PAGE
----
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Thursday, January 15, 2004

Book Reviews

Once Upon a Time in the West

Blue Horse Dreaming by Melanie Wallace. MacAdam/Cage, San Francisco, 2003, 307 pages, $23.




In her first novel, Melanie Wallace, a greekworks.com contributor who lives part of the year in Evia, ambitiously reverses two of the most popular narratives of nineteenth-century American history: the triumphal story of westward expansion and the reassuring plot of thankful captives “redeemed” from Indians. Blue Horse Dreaming is a courageous, as well as artful, debut because Wallace does not flinch from her protagonists’ unhappy fates as they, like their creator, attempt to resist the cultural imperatives of imperialism and racism.

When the novel opens, Major Robert Cutter commands “Outpost 2881,” a fort near the emigrant trail somewhere in the great plains, a setting so desolate that early settlers have abandoned it and moved further west. The outpost has not been resupplied for months, and ragged soldiers are deserting or scavenging for food. Everything is in disrepair, including the commander. He has allowed discipline to degrade while he writes unsent letters to his wife and hallucinates visits by his mentally disturbed son.

Then things get worse. A detail that Cutter has dispatched to trade three Indian male prisoners for two white female captives returns to the fort with Constance Smith and Abigail Buwell. Constance is grateful to be redeemed and tells her story to Reed Gabriel, a visiting journalist. Wallace presents the text of this “captivity narrative” with that widely read genre’s conventions intact: the woman’s chaste suffering, the inhuman cruelty of the “savages,” the happy ending of religious constancy rewarded. With Gabriel’s money in hand, Constance and her husband leave the fort. Abigail Buwell, however, resents her enforced rescue and stays at the fort to exude her hatred. In her four years with the Indians, the twenty-something Abigail has taken a mate, been forced to leave him and a child behind, and is carrying her second child. She refuses to speak, sleeps with her blue horse, and attempts to prevent her child’s birth. When the infant dies, Abigail places it on the roof of a building for its soul to be released by birds feasting on the child’s carcass.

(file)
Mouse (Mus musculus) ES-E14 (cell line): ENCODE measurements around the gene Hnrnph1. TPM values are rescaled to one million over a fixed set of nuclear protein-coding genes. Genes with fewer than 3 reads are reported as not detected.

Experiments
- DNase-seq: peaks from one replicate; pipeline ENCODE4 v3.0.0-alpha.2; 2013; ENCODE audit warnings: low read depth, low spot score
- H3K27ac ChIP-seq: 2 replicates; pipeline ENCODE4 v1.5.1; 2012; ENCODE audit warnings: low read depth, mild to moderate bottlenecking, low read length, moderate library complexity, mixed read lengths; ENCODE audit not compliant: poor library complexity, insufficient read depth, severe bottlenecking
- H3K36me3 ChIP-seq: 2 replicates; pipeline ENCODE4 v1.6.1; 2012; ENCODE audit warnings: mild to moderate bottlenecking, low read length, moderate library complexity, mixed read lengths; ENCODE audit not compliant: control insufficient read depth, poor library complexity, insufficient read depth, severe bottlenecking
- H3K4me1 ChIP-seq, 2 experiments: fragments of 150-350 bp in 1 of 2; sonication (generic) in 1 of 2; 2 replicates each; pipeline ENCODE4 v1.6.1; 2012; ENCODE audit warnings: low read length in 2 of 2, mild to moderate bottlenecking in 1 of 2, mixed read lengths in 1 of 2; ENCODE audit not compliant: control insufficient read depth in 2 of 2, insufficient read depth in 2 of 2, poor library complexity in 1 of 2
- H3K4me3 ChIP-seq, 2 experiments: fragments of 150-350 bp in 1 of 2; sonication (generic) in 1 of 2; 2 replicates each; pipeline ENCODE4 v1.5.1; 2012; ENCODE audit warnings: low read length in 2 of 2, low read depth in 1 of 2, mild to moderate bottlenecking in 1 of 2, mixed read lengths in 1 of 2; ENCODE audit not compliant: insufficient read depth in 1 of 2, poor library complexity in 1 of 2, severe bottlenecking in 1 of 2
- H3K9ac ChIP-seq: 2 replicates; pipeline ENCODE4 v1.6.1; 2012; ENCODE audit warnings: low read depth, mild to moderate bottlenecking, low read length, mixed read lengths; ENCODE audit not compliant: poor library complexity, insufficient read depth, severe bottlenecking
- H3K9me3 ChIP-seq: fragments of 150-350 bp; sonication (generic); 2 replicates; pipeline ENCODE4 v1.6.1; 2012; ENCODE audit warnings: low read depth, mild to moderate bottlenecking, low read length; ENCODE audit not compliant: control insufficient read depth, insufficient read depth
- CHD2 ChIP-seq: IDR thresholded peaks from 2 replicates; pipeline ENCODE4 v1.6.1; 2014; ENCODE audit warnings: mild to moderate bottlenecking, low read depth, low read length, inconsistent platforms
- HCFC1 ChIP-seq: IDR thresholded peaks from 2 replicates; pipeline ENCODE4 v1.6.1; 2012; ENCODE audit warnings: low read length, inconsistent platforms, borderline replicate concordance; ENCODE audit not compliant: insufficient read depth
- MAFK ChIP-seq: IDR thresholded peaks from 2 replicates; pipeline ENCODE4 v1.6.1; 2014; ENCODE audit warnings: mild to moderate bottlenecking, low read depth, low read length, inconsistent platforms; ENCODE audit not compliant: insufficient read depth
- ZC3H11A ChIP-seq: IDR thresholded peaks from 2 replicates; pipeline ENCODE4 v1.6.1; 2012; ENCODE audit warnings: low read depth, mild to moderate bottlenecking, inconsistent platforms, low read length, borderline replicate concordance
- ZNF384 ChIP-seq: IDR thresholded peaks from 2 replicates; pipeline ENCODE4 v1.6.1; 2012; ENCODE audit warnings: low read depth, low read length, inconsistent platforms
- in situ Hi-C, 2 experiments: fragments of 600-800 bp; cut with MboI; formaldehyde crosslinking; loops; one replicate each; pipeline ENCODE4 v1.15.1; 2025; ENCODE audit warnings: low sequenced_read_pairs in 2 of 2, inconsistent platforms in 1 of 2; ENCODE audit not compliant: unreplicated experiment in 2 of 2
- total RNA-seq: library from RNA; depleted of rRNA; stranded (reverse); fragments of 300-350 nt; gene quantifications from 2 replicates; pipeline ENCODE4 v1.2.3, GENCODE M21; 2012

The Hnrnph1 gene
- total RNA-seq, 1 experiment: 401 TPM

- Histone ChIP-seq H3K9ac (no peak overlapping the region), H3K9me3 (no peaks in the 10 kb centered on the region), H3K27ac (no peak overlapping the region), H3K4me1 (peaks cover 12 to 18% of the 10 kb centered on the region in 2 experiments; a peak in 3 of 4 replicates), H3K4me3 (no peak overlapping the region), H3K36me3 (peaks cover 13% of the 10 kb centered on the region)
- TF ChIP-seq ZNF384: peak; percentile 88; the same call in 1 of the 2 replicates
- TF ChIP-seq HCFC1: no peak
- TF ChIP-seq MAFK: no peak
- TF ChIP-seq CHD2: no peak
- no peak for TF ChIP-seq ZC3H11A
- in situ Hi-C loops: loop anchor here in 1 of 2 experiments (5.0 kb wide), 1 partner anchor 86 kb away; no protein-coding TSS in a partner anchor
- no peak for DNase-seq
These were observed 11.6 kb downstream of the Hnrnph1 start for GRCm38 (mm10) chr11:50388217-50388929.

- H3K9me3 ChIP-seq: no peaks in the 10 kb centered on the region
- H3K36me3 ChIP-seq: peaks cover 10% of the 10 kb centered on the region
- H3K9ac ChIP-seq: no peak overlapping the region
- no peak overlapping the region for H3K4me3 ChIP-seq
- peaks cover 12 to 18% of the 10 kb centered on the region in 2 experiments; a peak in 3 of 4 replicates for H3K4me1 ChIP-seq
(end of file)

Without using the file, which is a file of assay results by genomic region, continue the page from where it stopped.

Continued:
Cutter is attracted to Abigail’s silent rebellion and attempts to comfort her in his quarters. We find that this middle-aged Civil War veteran has disregarded orders to engage in “suppression of the savages” and believes that his garrison is futile. To Cutter, the Indians are already as defeated by the barren landscape as he and his men are. At Outpost 2881, the white man’s victory is as hollow as the eyes and bellies of the soldiers.

But in Wallace’s West things can get worse, and do. Sandstorms and a plague of flies assault the humans and animals in the fort. A hunting party does not return. Men shoot and eat their mules while grumbling that the “white Indian,” Abigail, has put a curse upon their lives. Cutter continues to shelter her and kills a man to protect her. When the cavalry finally rides in to save the starving outpost, things get even worse for Abigail and Cutter. She finds her husband’s and child’s scalps in the new troops’ possession, and Cutter is relieved of his command. Both are returned eastward, where he is court-martialed and she is committed to an insane asylum. I am giving away the characters’ endings here because Wallace reveals them quite early in the novel. The characters’ defeats, the author implies with her foreshadowing, have been fated from the beginning by the victories of American culture.